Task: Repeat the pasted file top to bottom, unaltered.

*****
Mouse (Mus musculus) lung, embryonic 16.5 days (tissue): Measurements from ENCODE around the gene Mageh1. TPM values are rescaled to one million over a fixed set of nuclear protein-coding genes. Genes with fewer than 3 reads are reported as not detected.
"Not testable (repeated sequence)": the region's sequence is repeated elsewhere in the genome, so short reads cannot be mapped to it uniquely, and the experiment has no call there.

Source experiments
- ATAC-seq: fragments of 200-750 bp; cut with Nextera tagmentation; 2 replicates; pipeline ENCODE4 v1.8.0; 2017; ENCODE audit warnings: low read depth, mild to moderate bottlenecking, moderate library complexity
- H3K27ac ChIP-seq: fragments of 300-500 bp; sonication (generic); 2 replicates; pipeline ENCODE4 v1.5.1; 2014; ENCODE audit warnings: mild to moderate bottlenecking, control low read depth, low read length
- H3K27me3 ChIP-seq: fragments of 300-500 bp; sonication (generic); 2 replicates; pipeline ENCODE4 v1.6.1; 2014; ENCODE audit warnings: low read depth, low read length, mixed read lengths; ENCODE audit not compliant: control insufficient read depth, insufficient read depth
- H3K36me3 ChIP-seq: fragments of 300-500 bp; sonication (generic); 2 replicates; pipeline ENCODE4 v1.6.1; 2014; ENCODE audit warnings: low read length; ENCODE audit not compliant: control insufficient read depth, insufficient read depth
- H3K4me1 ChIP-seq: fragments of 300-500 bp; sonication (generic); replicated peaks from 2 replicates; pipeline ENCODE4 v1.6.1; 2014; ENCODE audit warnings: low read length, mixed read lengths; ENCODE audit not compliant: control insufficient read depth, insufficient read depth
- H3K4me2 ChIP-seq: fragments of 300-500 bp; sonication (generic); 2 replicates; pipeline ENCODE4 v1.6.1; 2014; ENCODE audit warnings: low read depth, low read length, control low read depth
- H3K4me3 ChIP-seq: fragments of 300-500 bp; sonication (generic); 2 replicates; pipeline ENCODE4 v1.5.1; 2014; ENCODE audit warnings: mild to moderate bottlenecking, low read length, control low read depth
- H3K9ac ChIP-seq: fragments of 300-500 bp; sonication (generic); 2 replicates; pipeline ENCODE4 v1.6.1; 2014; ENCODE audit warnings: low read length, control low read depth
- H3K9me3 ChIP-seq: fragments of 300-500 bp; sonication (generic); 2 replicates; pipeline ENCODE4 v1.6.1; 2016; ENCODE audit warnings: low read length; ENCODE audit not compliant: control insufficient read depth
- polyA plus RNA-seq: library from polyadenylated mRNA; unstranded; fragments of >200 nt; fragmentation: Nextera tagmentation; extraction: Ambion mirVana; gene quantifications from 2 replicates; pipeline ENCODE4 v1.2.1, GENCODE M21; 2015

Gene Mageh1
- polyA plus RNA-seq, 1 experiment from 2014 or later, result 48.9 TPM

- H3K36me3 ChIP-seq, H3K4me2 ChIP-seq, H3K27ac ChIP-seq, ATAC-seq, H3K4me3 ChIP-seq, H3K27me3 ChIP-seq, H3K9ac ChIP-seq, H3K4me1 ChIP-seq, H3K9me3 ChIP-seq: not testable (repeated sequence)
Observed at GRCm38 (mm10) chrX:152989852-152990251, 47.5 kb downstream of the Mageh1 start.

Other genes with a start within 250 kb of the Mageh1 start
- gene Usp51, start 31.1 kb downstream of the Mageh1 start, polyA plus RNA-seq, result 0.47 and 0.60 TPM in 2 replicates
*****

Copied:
Mouse (Mus musculus) lung, embryonic 16.5 days (tissue): Measurements from ENCODE around the gene Mageh1. TPM values are rescaled to one million over a fixed set of nuclear protein-coding genes. Genes with fewer than 3 reads are reported as not detected.
"Not testable (repeated sequence)": the region's sequence is repeated elsewhere in the genome, so short reads cannot be mapped to it uniquely, and the experiment has no call there.

Source experiments
- ATAC-seq: fragments of 200-750 bp; cut with Nextera tagmentation; 2 replicates; pipeline ENCODE4 v1.8.0; 2017; ENCODE audit warnings: low read depth, mild to moderate bottlenecking, moderate library complexity
- H3K27ac ChIP-seq: fragments of 300-500 bp; sonication (generic); 2 replicates; pipeline ENCODE4 v1.5.1; 2014; ENCODE audit warnings: mild to moderate bottlenecking, control low read depth, low read length
- H3K27me3 ChIP-seq: fragments of 300-500 bp; sonication (generic); 2 replicates; pipeline ENCODE4 v1.6.1; 2014; ENCODE audit warnings: low read depth, low read length, mixed read lengths; ENCODE audit not compliant: control insufficient read depth, insufficient read depth
- H3K36me3 ChIP-seq: fragments of 300-500 bp; sonication (generic); 2 replicates; pipeline ENCODE4 v1.6.1; 2014; ENCODE audit warnings: low read length; ENCODE audit not compliant: control insufficient read depth, insufficient read depth
- H3K4me1 ChIP-seq: fragments of 300-500 bp; sonication (generic); replicated peaks from 2 replicates; pipeline ENCODE4 v1.6.1; 2014; ENCODE audit warnings: low read length, mixed read lengths; ENCODE audit not compliant: control insufficient read depth, insufficient read depth
- H3K4me2 ChIP-seq: fragments of 300-500 bp; sonication (generic); 2 replicates; pipeline ENCODE4 v1.6.1; 2014; ENCODE audit warnings: low read depth, low read length, control low read depth
- H3K4me3 ChIP-seq: fragments of 300-500 bp; sonication (generic); 2 replicates; pipeline ENCODE4 v1.5.1; 2014; ENCODE audit warnings: mild to moderate bottlenecking, low read length, control low read depth
- H3K9ac ChIP-seq: fragments of 300-500 bp; sonication (generic); 2 replicates; pipeline ENCODE4 v1.6.1; 2014; ENCODE audit warnings: low read length, control low read depth
- H3K9me3 ChIP-seq: fragments of 300-500 bp; sonication (generic); 2 replicates; pipeline ENCODE4 v1.6.1; 2016; ENCODE audit warnings: low read length; ENCODE audit not compliant: control insufficient read depth
- polyA plus RNA-seq: library from polyadenylated mRNA; unstranded; fragments of >200 nt; fragmentation: Nextera tagmentation; extraction: Ambion mirVana; gene quantifications from 2 replicates; pipeline ENCODE4 v1.2.1, GENCODE M21; 2015

Gene Mageh1
- polyA plus RNA-seq, 1 experiment from 2014 or later, result 48.9 TPM

- H3K36me3 ChIP-seq, H3K4me2 ChIP-seq, H3K27ac ChIP-seq, ATAC-seq, H3K4me3 ChIP-seq, H3K27me3 ChIP-seq, H3K9ac ChIP-seq, H3K4me1 ChIP-seq, H3K9me3 ChIP-seq: not testable (repeated sequence)
Observed at GRCm38 (mm10) chrX:152989852-152990251, 47.5 kb downstream of the Mageh1 start.

Other genes with a start within 250 kb of the Mageh1 start
- gene Usp51, start 31.1 kb downstream of the Mageh1 start, polyA plus RNA-seq, result 0.47 and 0.60 TPM in 2 replicates